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2 internautes sur 3 ont trouvé ce commentaire utile 
4.0 étoiles sur 5 Bon livre pour commencer 26 octobre 2010
Par Denis TOP 500 COMMENTATEURS VOIX VINE
Format:Broché|Achat vérifié
Je viens d'acheter cette carte Arduino et j'avais besoin d'un petit livre pour commencer modestement à l'utiliser et ce livre fait cela très bien.
les exemples sont clairs et surtout ouvre des perspectives sur ce que l'on peut faire.On peut retrouver la plupart des exemples sur le net mais avoir un petit livre sous la main est bien pratique.
La réalisation d'une lampe qui se connecte au net pour compter des mots présents( comme "peace") sur un site et transcrire le résultat sous forme d'une couleur est intéressant.
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Amazon.com: 4.0 étoiles sur 5  74 commentaires
103 internautes sur 103 ont trouvé ce commentaire utile 
5.0 étoiles sur 5 Great, but be ready to buy some more parts! 24 juin 2009
Par Professional Nerd - Publié sur Amazon.com
Format:Broché
While some reviewers decry the intro "fluff" chapters and the simplicity of some of the projects, by the end of this short book, you will have been exposed to many of the capabilities of the Arduino microcontroller. I found the book's projects to be very informative and fun. One warning to buyers: You will need to buy a few more electronic parts to take full advantage of this book and it's projects. Here's what you should get:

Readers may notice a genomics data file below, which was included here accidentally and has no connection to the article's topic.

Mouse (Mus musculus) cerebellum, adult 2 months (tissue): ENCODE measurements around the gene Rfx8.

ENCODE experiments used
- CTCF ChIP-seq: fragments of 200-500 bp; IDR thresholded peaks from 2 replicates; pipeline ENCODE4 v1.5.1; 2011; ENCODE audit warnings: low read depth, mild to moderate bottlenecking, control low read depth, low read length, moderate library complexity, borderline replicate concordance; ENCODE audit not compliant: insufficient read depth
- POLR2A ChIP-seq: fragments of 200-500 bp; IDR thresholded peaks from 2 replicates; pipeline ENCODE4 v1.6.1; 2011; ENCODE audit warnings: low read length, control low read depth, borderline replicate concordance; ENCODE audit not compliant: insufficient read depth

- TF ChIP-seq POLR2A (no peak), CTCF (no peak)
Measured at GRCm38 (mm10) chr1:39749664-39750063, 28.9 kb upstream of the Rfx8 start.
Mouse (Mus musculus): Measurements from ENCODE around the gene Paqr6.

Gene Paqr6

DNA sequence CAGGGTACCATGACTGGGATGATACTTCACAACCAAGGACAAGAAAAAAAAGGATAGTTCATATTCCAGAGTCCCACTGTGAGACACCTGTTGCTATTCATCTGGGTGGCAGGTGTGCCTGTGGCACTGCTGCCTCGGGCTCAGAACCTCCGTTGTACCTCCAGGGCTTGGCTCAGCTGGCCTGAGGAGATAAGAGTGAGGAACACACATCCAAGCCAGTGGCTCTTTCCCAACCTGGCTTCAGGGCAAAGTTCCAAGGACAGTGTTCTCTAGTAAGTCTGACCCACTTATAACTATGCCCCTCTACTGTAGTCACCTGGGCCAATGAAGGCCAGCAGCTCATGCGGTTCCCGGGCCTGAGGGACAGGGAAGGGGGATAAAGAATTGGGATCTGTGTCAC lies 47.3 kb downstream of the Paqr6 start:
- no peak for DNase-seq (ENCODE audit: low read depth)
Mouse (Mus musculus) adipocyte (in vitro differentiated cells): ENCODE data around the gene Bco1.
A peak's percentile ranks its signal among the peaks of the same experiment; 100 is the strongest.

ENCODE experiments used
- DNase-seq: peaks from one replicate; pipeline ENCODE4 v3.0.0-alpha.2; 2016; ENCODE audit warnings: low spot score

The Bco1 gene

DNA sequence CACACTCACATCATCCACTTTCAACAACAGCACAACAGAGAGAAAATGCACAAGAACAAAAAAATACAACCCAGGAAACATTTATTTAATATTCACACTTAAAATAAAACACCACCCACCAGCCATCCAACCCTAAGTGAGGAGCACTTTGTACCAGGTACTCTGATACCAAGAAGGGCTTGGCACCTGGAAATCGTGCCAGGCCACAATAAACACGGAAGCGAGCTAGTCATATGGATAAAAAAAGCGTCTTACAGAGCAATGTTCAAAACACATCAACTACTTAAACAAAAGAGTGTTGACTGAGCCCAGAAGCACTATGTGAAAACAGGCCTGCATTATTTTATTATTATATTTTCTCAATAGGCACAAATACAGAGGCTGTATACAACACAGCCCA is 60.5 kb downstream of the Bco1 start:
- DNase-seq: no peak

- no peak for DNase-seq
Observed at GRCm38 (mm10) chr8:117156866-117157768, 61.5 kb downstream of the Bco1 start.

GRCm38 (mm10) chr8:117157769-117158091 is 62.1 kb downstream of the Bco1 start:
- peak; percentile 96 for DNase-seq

1. 5-10 x 10K-Ohm resistors
2. 1 x Momentary push button switch (4 pin), compatible with a breadboard
3. 5 x LEDs of differing colors (most will work with the 3-5V output of the Arduino).
4. 1 x MOSFET or 1 x 5V actuated relay (this is to turn on/off motors)
5. 1 x solder-less breadboard
6. 1 x jumper wire kit (various lengths and colors of short wires)
7. 1 x LDR (light dependent resistor)
8. 1 x 9V (or similar magnitude) battery case with leads for a breadboard
9. 1 x small motor (5-9V).

It seems like quite a bit, but if you get and use these parts with the projects, you will learn how to use sensors to take in data from the environment, have the Arduino process it, and then drive a response (in the form of lighting LEDs, turning on motors, etc.). Fortunately, the Arduino itself is USB-powered, so the other power sources (i.e. the battery case) will only be needed to run things like the motor.
14 internautes sur 14 ont trouvé ce commentaire utile 
4.0 étoiles sur 5 Got me started 3 décembre 2009
Par Ry - Publié sur Amazon.com
Format:Broché|Achat vérifié